The Marketing Week trends piece was contributed by a brand marketing director at a UK mobile operator, so when he claims we’ll see “bigger, more significant 3D campaigns and projects next year”, I’m going to take a wild guess and say he’s thinking about personalised smartphone cases.

3D printing is cool. Of course it is. But let me save you some embarrassment (should you be thinking about smartphone cases). The technology has been there for more than a decade, but the economics remain unchanged; the minute you start scaling into the thousands, your money is better spend tooling a factory line and adding personalised digital printing if required.

When content integrity fails at the hand of SEO

I’ve always been rather uneasy about the relationship between SEO practices and journalistic integrity. Given the importance of both, they remain rather uncomfortable bed-fellows.

I’ve seen it happen too many times; an author hands over the promotion of a carefully crafted and researched piece of content to the web team and suddenly the headline and extract has been edited; crafted for SEO at the expense of journalistic integrity.

SEO has its place, but the clue is in the name “Optimization”. When optimization becomes blatant link-baiting we’ve failed our readers / followers, content authors and our brands.

Here’s a great example spotted over the Christmas break, from ITV (the largest commercial television network in the UK).

Several Facebook friends posted this over the course of 48 hours. It’s the sort of timely content designed to be shared, commented-on and liked. “Met Office confirm it will be a white christmas” the headline tells us. “The Met Office have confirmed that this year will be a white Christmas in our region with snow possible everywhere…”










SEO goldust. Share…share…share.

But click through and read the original story.

Where the Facebook post tells me that the Met office confirms it will be a white christmas; the original article is headlined “Met Office say it may be a white christmas”.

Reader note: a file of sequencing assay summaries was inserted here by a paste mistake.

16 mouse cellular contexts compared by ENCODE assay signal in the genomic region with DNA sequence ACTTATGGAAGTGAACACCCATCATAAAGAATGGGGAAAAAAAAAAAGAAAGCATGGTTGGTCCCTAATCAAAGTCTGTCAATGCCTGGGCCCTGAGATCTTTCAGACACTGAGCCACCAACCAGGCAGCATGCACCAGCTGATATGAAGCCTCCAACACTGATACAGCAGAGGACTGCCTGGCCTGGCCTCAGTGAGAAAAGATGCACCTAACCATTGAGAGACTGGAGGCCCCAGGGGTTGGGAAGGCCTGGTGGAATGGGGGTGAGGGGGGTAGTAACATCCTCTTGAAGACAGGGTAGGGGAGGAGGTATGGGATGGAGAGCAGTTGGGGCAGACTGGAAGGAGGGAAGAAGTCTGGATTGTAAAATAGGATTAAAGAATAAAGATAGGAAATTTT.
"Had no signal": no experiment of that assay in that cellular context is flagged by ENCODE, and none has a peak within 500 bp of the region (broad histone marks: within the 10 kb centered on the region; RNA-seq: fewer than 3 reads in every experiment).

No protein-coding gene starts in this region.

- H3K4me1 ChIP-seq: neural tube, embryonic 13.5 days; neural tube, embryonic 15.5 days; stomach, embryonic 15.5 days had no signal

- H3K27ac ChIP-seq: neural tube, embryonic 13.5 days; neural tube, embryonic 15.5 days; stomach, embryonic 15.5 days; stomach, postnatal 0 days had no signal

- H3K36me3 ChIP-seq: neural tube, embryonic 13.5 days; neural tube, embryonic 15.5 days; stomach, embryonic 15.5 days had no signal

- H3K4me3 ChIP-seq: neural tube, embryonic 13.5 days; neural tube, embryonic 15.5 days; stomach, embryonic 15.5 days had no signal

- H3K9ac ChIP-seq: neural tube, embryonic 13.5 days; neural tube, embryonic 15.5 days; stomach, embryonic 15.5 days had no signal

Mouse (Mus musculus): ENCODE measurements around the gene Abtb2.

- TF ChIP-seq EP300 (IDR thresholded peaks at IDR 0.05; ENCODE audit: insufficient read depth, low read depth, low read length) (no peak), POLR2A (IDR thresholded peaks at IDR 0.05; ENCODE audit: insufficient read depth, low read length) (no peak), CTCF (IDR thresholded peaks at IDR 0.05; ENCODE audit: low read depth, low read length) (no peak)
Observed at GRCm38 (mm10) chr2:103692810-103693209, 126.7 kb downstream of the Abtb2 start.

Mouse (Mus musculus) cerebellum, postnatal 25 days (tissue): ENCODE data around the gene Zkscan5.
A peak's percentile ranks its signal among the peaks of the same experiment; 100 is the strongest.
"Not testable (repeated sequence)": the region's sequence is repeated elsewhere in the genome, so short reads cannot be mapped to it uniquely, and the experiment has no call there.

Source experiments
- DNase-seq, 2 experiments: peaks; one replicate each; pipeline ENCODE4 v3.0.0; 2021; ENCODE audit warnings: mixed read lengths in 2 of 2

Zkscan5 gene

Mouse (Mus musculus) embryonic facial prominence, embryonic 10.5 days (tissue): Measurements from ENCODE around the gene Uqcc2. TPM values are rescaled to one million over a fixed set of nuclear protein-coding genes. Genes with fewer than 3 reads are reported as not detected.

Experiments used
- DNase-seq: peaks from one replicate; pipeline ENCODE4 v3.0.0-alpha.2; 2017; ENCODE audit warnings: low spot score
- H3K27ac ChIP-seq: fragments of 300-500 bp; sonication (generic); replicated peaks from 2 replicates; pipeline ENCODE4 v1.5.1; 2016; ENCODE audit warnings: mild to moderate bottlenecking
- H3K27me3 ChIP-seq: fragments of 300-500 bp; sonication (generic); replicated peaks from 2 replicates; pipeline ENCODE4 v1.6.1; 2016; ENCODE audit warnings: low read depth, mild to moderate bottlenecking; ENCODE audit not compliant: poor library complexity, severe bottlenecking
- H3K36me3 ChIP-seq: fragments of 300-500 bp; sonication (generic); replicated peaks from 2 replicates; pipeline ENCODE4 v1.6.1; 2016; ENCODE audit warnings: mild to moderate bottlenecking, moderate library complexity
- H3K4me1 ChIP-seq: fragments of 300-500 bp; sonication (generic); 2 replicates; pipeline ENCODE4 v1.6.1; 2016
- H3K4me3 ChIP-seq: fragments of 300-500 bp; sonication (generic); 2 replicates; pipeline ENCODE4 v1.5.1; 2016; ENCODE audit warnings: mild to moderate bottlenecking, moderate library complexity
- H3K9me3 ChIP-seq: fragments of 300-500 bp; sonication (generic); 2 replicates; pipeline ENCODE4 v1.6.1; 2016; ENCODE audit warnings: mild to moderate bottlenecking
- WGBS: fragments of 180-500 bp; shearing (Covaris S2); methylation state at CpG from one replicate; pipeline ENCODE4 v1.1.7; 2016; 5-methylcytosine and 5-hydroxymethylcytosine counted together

And the original extract reads of a “chance” of a white christmas….not confirmation with snow everywhere. 










Content has always been designed to drive readership / eyeballs. But I’m sorry, this isn’t even subtle. It’s pure link-baiting. It’s deceptive and designed to drive traffic to ITV’s website. 

Brands such as ITV really should know better and it raises a wider issue; that while editorial content goes through many stages of approval (editorial, legal, regulatory etc), SEO remains something of a wild-west.

Marketers, take note. . without better governance we risk the integrity of our content and the trust of our followers. 


Retailer tactics to make online price comparisons harder

Maybe it’s slightly conspiritorial of me, but it appears that in an attempt to make online price comparison as difficult as possible some online electrical retailers are using web/java script to disable the “highlight / copy” function on parts of their website.

I’m sure I’m not the only one who has browsed through a retailer’s website, looked at a product and then copy and pasted the [typically superfluous] product name to perform a price-comparison elsewhere. Far easier than retyping AcmeTech F657xc7A-UK, for example.

Well, go to or (two of the UK’s biggest electrical retailers and both owned by the same parent company). You can’t highlight and copy any of product text. It never used to be this way (I’m almost certain) and blocking the copy function on a web page requires a dedicated piece of script. It’s a concious decision.

I’m guessing it’s to mitigate the very behavior I described above.

We’ve heard about the threat of showrooming in the physical world; consumers browsing in shops and then buying (at a lower price) online, but this is the first time I’ve been aware of a retailer extending its defenses to its website.